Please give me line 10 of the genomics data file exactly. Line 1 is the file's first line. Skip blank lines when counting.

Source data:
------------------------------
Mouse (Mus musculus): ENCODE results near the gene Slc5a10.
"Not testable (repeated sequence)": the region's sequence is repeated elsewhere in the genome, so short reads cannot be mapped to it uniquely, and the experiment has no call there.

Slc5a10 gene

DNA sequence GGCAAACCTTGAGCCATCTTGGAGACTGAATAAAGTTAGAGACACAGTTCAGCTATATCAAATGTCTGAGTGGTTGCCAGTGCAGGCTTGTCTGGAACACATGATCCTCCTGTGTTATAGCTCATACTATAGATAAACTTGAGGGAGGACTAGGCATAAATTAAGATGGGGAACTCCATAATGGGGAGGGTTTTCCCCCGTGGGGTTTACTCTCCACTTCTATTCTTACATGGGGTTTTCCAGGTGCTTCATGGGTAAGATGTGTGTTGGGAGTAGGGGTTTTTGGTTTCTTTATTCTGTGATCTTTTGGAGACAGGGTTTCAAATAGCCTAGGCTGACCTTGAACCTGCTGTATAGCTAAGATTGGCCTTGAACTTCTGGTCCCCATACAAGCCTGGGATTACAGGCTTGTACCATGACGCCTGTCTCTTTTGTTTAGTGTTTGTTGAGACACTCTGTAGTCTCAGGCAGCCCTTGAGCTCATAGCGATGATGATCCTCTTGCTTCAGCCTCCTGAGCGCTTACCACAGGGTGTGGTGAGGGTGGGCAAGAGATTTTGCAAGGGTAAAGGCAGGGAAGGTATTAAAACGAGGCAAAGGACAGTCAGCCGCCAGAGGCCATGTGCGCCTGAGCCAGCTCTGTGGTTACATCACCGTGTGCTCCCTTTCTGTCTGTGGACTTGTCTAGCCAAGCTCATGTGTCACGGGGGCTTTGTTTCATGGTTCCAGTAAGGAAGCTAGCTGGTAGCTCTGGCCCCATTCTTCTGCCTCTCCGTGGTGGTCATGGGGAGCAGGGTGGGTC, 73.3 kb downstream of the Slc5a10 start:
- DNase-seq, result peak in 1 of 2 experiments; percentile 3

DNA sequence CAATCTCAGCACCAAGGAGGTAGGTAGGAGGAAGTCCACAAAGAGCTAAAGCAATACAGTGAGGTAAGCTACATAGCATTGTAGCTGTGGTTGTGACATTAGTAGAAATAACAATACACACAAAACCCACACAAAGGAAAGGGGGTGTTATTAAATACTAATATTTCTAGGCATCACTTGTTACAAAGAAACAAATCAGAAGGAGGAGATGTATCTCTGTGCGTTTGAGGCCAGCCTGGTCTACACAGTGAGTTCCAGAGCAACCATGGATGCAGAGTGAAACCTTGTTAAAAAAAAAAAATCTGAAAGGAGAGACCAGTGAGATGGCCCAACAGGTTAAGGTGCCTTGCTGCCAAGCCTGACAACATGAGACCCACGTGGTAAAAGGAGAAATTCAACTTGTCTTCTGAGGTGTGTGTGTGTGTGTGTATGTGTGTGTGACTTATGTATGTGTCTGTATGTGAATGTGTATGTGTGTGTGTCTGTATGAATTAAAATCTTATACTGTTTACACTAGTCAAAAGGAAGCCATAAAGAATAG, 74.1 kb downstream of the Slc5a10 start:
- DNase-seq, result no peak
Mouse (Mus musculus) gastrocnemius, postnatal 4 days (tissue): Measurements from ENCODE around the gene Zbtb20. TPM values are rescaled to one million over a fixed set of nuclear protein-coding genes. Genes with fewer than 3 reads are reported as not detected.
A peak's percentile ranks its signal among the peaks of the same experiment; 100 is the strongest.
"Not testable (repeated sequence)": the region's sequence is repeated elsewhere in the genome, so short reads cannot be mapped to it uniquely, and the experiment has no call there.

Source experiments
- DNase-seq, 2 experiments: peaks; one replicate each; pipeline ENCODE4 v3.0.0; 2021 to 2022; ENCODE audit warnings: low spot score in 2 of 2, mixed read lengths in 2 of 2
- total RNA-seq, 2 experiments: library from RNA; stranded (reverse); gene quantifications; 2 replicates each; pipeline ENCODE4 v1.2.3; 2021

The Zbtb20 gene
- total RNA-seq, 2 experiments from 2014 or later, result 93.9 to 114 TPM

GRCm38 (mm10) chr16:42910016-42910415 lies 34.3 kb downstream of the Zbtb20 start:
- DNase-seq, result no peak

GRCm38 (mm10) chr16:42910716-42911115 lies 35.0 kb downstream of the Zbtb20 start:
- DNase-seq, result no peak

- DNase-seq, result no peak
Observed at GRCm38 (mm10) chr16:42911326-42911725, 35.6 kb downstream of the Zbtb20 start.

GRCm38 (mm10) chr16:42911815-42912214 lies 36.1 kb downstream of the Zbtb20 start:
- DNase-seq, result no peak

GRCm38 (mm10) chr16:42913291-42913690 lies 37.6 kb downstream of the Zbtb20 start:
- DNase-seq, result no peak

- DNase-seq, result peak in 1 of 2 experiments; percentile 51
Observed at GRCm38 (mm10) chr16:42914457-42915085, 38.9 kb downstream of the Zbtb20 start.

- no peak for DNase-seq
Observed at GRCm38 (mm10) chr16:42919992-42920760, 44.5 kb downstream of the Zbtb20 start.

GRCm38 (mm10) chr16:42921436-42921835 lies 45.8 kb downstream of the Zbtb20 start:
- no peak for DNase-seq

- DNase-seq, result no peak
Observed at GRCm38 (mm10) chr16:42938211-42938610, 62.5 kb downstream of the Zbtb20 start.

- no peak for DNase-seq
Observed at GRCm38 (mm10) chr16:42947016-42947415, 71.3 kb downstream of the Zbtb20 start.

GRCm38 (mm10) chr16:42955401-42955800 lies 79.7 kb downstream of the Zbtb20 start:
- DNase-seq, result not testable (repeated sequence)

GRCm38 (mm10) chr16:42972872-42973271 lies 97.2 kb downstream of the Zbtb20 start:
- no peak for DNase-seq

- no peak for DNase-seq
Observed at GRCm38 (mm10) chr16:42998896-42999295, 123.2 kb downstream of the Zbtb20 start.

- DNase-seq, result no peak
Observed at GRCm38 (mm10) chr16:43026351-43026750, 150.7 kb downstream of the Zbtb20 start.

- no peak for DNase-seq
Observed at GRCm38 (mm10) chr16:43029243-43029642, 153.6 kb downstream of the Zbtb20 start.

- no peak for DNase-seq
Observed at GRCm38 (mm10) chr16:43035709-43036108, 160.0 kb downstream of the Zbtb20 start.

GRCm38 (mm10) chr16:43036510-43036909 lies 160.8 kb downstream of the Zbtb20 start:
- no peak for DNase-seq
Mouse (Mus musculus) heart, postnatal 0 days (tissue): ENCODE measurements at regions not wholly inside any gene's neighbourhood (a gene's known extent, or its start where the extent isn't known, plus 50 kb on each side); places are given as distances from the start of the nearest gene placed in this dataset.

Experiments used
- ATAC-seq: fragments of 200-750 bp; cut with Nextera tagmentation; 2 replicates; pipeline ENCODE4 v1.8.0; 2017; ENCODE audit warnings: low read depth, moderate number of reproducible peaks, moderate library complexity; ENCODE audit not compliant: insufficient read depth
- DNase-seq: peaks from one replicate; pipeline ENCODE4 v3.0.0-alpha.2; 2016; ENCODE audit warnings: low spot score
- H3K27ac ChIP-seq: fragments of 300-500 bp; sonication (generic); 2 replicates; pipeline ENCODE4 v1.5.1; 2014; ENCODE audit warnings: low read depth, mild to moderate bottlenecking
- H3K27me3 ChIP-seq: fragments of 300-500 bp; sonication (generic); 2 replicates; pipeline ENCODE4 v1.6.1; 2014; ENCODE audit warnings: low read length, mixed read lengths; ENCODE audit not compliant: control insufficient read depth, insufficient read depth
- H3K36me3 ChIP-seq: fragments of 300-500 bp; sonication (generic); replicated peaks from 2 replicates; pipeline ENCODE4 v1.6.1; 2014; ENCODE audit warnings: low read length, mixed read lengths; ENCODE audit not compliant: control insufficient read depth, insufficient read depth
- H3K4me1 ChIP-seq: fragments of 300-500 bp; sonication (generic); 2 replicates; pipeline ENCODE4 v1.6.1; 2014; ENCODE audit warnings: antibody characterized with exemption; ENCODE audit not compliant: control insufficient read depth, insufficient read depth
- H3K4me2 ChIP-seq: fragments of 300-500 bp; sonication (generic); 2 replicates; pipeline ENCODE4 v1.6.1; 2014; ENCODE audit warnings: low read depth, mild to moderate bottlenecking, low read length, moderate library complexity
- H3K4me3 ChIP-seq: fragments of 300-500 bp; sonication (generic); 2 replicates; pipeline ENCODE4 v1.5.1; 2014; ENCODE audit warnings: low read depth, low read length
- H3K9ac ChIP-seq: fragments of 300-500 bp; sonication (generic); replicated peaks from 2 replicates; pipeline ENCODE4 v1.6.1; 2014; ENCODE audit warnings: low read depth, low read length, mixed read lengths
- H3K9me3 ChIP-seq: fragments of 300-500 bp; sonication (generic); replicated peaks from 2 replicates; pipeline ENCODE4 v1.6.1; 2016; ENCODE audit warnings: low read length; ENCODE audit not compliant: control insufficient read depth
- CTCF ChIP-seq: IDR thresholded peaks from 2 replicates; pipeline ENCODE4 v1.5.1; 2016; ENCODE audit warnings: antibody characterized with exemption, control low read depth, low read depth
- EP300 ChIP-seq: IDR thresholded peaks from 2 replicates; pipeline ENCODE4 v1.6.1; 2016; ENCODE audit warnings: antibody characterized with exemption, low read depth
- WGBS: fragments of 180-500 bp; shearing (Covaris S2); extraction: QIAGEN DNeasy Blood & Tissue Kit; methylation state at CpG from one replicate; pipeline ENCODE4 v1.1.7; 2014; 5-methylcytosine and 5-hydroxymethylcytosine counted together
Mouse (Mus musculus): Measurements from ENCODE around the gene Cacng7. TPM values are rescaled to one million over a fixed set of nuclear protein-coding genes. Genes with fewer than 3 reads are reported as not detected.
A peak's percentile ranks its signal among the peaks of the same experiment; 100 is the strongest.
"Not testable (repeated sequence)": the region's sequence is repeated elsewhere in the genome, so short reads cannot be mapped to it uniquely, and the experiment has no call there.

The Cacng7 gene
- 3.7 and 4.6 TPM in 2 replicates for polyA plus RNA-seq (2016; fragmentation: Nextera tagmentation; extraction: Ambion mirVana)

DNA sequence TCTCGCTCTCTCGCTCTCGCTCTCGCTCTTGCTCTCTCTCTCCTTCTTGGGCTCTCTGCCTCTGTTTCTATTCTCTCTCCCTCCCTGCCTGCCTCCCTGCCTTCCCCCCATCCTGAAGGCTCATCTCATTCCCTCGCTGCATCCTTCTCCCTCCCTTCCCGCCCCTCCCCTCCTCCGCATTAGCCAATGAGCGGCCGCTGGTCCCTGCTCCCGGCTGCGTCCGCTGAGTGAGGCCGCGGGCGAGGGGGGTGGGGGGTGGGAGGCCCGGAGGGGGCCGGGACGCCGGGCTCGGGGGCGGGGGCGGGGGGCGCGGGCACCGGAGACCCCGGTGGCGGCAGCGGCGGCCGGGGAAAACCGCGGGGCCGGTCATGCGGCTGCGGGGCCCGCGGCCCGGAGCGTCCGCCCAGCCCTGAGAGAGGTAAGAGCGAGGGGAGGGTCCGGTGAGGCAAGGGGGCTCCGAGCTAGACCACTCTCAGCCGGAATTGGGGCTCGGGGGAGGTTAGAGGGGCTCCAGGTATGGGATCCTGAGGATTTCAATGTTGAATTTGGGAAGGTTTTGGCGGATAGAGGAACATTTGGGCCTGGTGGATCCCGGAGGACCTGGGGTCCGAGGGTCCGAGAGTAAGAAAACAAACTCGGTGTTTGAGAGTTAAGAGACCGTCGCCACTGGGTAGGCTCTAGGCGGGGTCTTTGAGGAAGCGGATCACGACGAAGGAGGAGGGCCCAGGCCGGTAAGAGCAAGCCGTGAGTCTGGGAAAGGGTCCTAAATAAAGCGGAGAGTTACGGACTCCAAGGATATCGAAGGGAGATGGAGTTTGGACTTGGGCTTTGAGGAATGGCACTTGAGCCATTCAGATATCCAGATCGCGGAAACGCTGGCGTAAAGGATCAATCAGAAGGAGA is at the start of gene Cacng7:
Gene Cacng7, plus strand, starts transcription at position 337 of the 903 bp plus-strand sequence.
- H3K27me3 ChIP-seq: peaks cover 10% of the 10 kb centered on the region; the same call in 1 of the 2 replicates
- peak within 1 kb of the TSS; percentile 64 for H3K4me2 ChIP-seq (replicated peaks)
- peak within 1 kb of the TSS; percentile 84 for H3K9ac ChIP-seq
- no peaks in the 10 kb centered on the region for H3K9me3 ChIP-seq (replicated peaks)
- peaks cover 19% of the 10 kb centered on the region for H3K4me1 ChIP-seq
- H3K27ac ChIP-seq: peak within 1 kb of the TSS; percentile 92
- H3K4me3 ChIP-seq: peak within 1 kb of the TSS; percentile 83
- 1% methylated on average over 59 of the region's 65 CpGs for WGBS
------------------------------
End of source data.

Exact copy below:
"Not testable (repeated sequence)": the region's sequence is repeated elsewhere in the genome, so short reads cannot be mapped to it uniquely, and the experiment has no call there.